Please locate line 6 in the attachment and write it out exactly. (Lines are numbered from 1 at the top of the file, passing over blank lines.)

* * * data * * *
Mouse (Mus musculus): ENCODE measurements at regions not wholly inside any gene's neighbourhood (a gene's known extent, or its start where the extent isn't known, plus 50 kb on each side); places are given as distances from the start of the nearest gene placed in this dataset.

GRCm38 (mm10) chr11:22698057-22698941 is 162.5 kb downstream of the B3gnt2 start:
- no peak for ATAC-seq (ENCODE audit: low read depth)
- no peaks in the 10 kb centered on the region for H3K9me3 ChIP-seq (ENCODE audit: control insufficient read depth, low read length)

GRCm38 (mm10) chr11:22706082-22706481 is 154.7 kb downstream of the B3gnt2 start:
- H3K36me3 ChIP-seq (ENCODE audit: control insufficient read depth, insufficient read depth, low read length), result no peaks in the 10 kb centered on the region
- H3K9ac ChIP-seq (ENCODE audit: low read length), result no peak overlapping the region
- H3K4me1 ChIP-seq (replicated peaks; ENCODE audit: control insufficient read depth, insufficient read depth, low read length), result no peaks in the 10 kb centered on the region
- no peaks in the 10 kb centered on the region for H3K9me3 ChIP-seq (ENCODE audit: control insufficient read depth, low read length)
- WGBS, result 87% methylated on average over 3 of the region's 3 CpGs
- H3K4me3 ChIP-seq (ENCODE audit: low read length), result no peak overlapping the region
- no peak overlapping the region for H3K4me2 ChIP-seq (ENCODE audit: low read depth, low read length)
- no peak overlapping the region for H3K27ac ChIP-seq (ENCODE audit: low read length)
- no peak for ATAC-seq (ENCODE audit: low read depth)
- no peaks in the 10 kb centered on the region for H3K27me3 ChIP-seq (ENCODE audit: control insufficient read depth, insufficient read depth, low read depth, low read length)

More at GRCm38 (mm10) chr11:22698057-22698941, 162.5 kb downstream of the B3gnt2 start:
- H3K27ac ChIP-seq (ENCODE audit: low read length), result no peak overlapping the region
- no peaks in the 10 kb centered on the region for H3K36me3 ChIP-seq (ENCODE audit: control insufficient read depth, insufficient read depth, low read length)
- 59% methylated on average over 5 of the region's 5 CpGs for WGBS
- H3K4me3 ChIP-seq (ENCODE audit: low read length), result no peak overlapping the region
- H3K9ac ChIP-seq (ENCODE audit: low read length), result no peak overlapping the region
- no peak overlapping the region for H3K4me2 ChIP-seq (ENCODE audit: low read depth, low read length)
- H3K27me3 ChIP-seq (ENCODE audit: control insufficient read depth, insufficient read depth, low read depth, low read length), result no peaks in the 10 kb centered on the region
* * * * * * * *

- H3K36me3 ChIP-seq (ENCODE audit: control insufficient read depth, insufficient read depth, low read length), result no peaks in the 10 kb centered on the region